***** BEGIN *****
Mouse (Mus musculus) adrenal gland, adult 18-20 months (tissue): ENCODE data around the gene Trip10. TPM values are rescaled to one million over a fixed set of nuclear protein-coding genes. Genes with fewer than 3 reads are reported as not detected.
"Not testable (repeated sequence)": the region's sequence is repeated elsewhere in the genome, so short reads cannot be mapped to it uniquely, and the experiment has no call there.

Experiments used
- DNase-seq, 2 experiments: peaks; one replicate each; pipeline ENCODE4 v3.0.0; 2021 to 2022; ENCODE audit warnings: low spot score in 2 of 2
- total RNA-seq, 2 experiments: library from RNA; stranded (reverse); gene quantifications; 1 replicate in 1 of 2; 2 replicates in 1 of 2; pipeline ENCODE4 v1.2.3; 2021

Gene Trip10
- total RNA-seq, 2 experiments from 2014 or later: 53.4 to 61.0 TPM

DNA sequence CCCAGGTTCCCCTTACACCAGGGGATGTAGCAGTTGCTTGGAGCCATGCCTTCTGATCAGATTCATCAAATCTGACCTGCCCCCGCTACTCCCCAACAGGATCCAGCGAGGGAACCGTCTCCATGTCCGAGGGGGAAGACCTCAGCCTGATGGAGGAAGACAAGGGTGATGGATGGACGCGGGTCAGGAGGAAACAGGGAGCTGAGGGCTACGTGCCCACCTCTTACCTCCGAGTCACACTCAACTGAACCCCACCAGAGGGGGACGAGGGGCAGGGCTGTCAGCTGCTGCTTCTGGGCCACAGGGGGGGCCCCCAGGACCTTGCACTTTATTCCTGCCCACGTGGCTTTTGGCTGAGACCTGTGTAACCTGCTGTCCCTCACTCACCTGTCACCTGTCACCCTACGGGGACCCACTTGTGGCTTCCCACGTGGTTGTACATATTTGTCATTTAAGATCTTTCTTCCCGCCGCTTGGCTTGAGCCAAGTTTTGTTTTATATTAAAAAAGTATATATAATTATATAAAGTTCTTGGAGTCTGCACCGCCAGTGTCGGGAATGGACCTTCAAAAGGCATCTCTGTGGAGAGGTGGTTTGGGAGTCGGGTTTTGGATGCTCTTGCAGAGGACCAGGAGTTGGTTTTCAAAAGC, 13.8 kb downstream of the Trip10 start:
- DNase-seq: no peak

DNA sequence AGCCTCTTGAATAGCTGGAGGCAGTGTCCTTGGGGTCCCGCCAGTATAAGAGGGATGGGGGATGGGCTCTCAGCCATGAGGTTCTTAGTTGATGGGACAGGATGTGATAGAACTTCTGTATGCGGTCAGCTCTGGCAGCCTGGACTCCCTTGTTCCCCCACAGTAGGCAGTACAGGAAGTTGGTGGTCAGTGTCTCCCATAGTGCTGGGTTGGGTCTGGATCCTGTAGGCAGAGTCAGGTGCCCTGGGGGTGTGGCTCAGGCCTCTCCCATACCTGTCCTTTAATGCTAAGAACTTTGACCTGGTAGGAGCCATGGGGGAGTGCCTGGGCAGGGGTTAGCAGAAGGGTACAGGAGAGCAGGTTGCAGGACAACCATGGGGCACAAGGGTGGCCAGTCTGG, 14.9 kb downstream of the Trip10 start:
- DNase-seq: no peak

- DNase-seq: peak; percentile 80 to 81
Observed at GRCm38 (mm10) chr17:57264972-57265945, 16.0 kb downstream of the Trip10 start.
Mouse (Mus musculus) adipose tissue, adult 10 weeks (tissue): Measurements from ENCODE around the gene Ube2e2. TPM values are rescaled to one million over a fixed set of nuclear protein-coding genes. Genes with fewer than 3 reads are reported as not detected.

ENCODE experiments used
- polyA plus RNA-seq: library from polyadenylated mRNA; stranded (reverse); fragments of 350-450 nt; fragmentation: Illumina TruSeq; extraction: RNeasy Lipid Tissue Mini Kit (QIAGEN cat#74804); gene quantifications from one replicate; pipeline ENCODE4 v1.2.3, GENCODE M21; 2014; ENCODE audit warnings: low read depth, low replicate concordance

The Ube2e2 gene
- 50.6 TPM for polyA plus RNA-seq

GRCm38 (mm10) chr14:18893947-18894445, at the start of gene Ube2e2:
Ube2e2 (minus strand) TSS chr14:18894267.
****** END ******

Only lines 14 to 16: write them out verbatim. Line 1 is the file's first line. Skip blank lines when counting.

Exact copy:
Mouse (Mus musculus) adipose tissue, adult 10 weeks (tissue): Measurements from ENCODE around the gene Ube2e2. TPM values are rescaled to one million over a fixed set of nuclear protein-coding genes. Genes with fewer than 3 reads are reported as not detected.

ENCODE experiments used
- polyA plus RNA-seq: library from polyadenylated mRNA; stranded (reverse); fragments of 350-450 nt; fragmentation: Illumina TruSeq; extraction: RNeasy Lipid Tissue Mini Kit (QIAGEN cat#74804); gene quantifications from one replicate; pipeline ENCODE4 v1.2.3, GENCODE M21; 2014; ENCODE audit warnings: low read depth, low replicate concordance